Independent inquiry into Mr Ian Paterson, Breast Surgeon

Tuesday 4th February 2020

An independent inquiry, led by the Bishop of Norwich the Rt Revd Graham James, has reported on the issues raised by the treatment and care from the jailed Breast Surgeon, Ian Paterson.

What did Paterson do?

Paterson was jailed for 20 years after being found guilty of wounding with intent. He had been carrying out botched operations and unnecessary procedures on hundreds of patients across the West Midlands, over more than a decade.

Many of the patients either had cancer, or were falsely told that they had cancer by Paterson. He also carried out a ‘cleavage sparing’ mastectomy in some cases, leaving behind breast tissue which meant that the disease could come back. In other cases, he carried out unnecessary procedures which patients did not need, apparently for financial reasons within the private sector, where he would be paid more for more complex or detailed surgeries.

What does the inquiry say?

The report has made a number of recommendations as a result of speaking with many of those involved. Some of the recommendations are:

● Increased information for patients on doctors’ performances, and better communication of their treatment/conditions to each patient.

● Better compliance from private hospitals with MDT meetings; MDT (multi-disciplinary team) meetings allow for doctors of different specialisms to meet and discuss patients’ cases.

● More information about how patients can complain about their treatment, and who they can appeal to if they’re unhappy with how their complaint has been handled.

● A complete and improved recall of Paterson’s patients. Despite the efforts already made, the inquiry found that a third of patients they spoke to had not been recalled.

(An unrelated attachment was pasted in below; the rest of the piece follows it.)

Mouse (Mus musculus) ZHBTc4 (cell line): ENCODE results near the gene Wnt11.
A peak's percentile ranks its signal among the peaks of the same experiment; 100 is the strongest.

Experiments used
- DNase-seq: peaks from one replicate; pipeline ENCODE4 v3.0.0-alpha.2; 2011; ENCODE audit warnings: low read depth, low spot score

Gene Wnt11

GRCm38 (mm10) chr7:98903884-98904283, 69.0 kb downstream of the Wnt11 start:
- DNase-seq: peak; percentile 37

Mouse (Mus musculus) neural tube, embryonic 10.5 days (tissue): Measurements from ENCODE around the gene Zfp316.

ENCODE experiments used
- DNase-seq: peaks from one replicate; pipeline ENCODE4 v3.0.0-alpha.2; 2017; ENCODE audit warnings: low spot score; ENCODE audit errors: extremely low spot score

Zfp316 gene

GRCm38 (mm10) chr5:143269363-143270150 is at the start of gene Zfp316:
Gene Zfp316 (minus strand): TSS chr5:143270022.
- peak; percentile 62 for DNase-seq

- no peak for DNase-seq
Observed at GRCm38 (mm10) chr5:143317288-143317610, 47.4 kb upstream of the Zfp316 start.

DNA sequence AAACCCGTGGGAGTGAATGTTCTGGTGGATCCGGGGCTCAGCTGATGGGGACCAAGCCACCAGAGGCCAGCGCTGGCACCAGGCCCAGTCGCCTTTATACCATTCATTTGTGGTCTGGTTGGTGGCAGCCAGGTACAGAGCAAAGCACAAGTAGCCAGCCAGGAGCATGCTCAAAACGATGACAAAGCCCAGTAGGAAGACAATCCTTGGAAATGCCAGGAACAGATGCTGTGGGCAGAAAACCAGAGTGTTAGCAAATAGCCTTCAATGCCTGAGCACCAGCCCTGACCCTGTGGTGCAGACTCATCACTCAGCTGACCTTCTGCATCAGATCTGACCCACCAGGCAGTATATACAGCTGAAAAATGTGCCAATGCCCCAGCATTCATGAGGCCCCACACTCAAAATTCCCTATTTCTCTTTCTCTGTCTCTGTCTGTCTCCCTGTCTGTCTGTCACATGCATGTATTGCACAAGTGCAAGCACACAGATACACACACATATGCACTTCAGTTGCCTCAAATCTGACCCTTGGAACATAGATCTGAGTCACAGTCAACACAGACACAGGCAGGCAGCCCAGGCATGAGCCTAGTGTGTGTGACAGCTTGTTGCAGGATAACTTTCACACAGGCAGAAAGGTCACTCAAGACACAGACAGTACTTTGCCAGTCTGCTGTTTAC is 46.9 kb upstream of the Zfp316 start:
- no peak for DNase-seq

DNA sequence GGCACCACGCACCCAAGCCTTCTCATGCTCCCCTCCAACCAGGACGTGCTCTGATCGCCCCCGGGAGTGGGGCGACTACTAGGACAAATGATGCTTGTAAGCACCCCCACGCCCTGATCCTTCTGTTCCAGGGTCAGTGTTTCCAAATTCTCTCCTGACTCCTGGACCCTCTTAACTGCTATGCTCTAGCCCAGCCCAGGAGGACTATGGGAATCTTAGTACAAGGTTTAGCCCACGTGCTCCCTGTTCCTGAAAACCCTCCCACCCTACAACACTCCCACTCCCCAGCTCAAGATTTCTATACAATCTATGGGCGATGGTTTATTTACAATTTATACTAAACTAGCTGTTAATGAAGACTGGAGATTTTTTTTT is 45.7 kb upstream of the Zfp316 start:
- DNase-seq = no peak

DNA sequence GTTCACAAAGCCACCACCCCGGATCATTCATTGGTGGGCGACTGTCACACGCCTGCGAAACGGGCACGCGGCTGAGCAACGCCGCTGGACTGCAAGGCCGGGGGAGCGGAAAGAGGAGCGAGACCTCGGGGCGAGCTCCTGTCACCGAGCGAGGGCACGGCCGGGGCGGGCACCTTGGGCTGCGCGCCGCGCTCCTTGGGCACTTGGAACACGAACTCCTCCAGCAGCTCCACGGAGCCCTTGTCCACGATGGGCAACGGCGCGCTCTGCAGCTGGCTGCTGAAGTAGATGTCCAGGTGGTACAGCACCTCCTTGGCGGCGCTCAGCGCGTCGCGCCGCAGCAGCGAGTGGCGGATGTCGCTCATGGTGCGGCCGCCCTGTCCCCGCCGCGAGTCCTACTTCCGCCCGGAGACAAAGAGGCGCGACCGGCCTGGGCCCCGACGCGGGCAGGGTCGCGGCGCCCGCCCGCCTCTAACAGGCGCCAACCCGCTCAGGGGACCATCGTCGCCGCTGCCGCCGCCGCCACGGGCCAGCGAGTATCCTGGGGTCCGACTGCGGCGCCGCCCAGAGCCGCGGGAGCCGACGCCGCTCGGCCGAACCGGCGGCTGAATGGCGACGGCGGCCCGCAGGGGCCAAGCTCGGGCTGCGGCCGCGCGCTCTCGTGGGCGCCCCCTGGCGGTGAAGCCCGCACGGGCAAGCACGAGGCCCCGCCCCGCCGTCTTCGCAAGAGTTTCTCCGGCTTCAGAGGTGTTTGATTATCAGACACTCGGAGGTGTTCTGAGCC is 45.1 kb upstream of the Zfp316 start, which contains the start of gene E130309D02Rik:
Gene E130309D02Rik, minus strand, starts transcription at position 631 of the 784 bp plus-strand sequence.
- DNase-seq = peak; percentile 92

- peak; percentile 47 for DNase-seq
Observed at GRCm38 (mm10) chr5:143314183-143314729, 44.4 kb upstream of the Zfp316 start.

● A safety net for indemnity products for private doctors, to ensure that patients are not left stranded without legal recourse if an indemnity provider withdraws cover, as the MDU did with Paterson.

● Earlier and more transparent complaints responses; specifically, that organisations apologise as soon as possible, without thinking about defending any legal action when considering making an apology.

● An overhaul of the system of regulating patient safety, with the Government called on to ensure that patient safety is served as the top priority in the future.

Will the recommendations work?

● Many of the recommendations are sensible and welcome. The issues identified are, sadly, not new. They are the same issues which have been spoken about on too many occasions in the past, and have been left unanswered for too long. You will find it easy to find historical blogs and comments on these issues from the legal sector, as we see the same mistakes repeated again and again:

● A lack of dedication to patient safety. Whether it be a lack of resources, a lack of commitment, or a lack of communication, more needs to be done to improve patient safety in both the NHS and the private sector. Patient Safety Champions, raised by the Society of Clinical Injury Lawyers in its response to calls for reform of the law surrounding medical negligence, should be installed as a matter of urgency.

● A fear of admitting a mistake. The report quotes a patient as saying: ‘I was also told I could have a meeting with representatives from the trust which I did…The attitude at that point seemed to be one of trying to ensure I did not take anything further and to protect themselves.’ A culture within the healthcare sector of ‘defend, deny, delay’ has grown, and needs to be stopped at its root.

● A lack of accountability when something does go wrong. In the vast majority of the time, the doctors and nurses in the UK treat their patients to an excellent standard. In the minority of cases where something goes wrong, it’s only right for patients to be able to put right those wrongs, through the legal system where necessary. The difference in accountability between the NHS and the private sector needs to be resolved.

The patient accounts in the inquiry have a common theme: many have been left without a proper explanation of what went on, and how Paterson may have affected their health. The report quotes a Consultant involved in part of the recall of Paterson’s patients; that Consultant estimates that less than 1% of Paterson’s 11,000 patients were treated appropriately. The inquiry refers to how many of those working in the healthcare system believe that a similar thing could happen again today. Nobody has grasped the nettle. We can only hope that this inquiry is the first step towards change.

Joseph Norton, Waldrons Solicitors